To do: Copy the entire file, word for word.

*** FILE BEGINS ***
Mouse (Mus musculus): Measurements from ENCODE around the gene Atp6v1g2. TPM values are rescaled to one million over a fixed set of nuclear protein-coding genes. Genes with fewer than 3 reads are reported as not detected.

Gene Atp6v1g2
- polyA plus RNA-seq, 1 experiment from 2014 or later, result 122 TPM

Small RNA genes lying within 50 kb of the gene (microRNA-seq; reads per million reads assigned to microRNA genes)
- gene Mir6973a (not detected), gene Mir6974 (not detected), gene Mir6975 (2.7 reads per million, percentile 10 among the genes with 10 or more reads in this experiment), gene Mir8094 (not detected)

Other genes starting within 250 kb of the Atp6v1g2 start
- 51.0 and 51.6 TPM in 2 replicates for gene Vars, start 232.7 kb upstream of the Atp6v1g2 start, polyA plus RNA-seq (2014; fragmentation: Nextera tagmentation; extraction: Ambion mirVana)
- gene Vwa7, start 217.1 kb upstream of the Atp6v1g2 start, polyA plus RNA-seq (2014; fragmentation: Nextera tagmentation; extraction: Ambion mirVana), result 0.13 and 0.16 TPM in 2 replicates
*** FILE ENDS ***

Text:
Mouse (Mus musculus): Measurements from ENCODE around the gene Atp6v1g2. TPM values are rescaled to one million over a fixed set of nuclear protein-coding genes. Genes with fewer than 3 reads are reported as not detected.

Gene Atp6v1g2
- polyA plus RNA-seq, 1 experiment from 2014 or later, result 122 TPM

Small RNA genes lying within 50 kb of the gene (microRNA-seq; reads per million reads assigned to microRNA genes)
- gene Mir6973a (not detected), gene Mir6974 (not detected), gene Mir6975 (2.7 reads per million, percentile 10 among the genes with 10 or more reads in this experiment), gene Mir8094 (not detected)

Other genes starting within 250 kb of the Atp6v1g2 start
- 51.0 and 51.6 TPM in 2 replicates for gene Vars, start 232.7 kb upstream of the Atp6v1g2 start, polyA plus RNA-seq (2014; fragmentation: Nextera tagmentation; extraction: Ambion mirVana)
- gene Vwa7, start 217.1 kb upstream of the Atp6v1g2 start, polyA plus RNA-seq (2014; fragmentation: Nextera tagmentation; extraction: Ambion mirVana), result 0.13 and 0.16 TPM in 2 replicates